For the past three years, I’ve been sloshing into a boggy Wildlife Management Area and photographing a pair of swans. They come back and nest every year in the same spot. I’ve been extremely cautious with this pair, keeping my distance and using a long lens. I dress in head to toe camouflage, sit patiently, and observe. I’ve come to the realization, they know I’m present, but over the years have become accepting of me. They look over in my direction if I make a noise they disapprove of, but are quick to give that, “Oh, it’s just you” look of boredom. I do not try and push the “invisible” boundary. The last thing I want, is to upset these swans and have them abandon the nest.
Two years ago, this pair left with two Cygnets. They returned without any. I was disheartened. Cygnets usually leave their parents at 1 year of age, so I wasn’t sure if I had missed them, or, if they just didn’t make it over the winter that year. Swans pair up around 3-4 Years of age, and usually mate for life.
I was quite surprised and elated to see them on Monday. I hadn’t seen them since September, before the grouse hunting season really got underway. The last time I sat with these proud parents, they had three cygnets. There they were, resting on the ice. They still had one, with them! I was thrilled to have definitive evidence that one of them would actually make it into adulthood.
When I first arrived, the parents lifted their heads, on high alert. Within a few short minutes, they went back to snoozing. I sat with them for a few hours. Being in their presence, is a treat for me. They really are funny creatures, and have personalities all their own. I was hoping that they’d get some energy and move around, but they didn’t. The marsh was still frozen, the sun was out, and I’m sure they had a long journey to get back.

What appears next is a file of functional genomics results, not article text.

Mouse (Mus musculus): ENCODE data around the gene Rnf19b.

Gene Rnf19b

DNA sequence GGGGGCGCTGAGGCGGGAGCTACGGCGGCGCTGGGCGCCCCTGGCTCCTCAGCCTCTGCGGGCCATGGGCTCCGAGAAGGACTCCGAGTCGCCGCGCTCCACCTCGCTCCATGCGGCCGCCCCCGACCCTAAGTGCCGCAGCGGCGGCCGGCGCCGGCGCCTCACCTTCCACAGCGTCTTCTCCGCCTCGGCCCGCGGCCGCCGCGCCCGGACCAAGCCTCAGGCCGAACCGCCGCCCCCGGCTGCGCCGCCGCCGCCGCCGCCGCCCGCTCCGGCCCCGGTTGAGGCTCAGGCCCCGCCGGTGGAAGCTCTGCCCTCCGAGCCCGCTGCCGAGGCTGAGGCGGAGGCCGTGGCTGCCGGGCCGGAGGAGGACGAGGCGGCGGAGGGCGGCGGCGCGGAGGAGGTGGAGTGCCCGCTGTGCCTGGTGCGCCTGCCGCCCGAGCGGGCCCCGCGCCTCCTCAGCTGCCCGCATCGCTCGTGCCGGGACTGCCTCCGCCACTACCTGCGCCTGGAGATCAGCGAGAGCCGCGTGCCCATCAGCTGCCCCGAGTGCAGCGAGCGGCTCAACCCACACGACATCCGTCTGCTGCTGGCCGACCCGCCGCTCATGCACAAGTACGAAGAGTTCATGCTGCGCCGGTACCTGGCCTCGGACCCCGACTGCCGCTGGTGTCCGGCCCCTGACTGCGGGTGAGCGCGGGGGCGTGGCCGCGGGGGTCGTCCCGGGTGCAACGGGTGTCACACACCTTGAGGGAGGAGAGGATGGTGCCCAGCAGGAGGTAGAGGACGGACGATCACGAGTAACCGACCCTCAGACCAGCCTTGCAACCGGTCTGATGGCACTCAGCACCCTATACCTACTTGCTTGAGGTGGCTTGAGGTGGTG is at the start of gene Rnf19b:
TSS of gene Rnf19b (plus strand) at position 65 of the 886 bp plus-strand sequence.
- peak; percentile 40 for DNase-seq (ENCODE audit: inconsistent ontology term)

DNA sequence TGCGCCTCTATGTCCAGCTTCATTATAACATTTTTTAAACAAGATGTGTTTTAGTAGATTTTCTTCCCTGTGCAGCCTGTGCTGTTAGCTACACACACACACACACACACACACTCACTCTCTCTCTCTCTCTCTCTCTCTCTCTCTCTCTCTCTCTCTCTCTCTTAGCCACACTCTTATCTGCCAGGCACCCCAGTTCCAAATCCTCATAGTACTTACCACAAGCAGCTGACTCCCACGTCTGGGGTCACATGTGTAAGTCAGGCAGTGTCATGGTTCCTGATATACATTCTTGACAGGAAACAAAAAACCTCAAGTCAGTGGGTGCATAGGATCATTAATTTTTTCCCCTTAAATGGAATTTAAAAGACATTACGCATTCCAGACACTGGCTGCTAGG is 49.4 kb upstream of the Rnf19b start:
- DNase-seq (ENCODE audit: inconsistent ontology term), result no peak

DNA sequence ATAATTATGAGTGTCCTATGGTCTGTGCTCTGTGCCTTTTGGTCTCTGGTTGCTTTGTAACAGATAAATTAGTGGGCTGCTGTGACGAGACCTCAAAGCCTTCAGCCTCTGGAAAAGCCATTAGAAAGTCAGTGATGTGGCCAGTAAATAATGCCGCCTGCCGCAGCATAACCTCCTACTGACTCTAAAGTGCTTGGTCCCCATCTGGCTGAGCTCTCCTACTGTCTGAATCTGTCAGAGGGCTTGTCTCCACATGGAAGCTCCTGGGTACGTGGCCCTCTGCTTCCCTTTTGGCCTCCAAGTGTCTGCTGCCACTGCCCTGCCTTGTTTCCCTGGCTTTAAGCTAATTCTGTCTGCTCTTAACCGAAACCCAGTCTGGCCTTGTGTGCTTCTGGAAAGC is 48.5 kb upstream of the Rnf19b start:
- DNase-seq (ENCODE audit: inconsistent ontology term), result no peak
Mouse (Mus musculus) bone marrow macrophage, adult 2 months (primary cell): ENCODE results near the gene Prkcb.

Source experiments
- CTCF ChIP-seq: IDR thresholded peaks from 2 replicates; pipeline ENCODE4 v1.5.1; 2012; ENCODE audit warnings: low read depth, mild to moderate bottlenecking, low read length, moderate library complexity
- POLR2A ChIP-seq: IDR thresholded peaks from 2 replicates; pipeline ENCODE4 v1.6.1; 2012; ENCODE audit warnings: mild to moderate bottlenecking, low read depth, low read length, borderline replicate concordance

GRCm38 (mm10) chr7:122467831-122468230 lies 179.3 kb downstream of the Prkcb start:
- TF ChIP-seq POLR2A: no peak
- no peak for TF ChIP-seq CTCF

Just as I was getting antsy, and thinking that I should abandon the sleeping trumpeter swans, I heard this sound, like a smaller outboard across clear calm water on a warm summer evening. Memories of a distant summer lake flat as glass, when sunset is coming into its grand finale of pinks, oranges and purples, filled my head. At first I thought, “What the hell is that?” In the short time of lifting my head up towards the sky behind me, the sound became almost deafening. My eyes quicker than my brain, when it comes to wildlife photography, saw two adult eagles in a dive bomb position heading right in my general direction. They had their wings fiercely pinched back, trying to minimize as much drag as possible.
In synchronicity, they swooped up right over me, about ten feet over my head, and proceeded out over the still frozen marsh. It was a spectacular site. The trumpeters just kept on snoozing. I’ve never seen that behavior from eagles before. I’ve never heard that sound before. Nature sure is wonderful.
It might not have been my “best” photography day. I didn’t walk away with any award winning photographs. The experience, was a gift that I’ll not soon forget. I am grateful to have had the opportunity to witness wildness.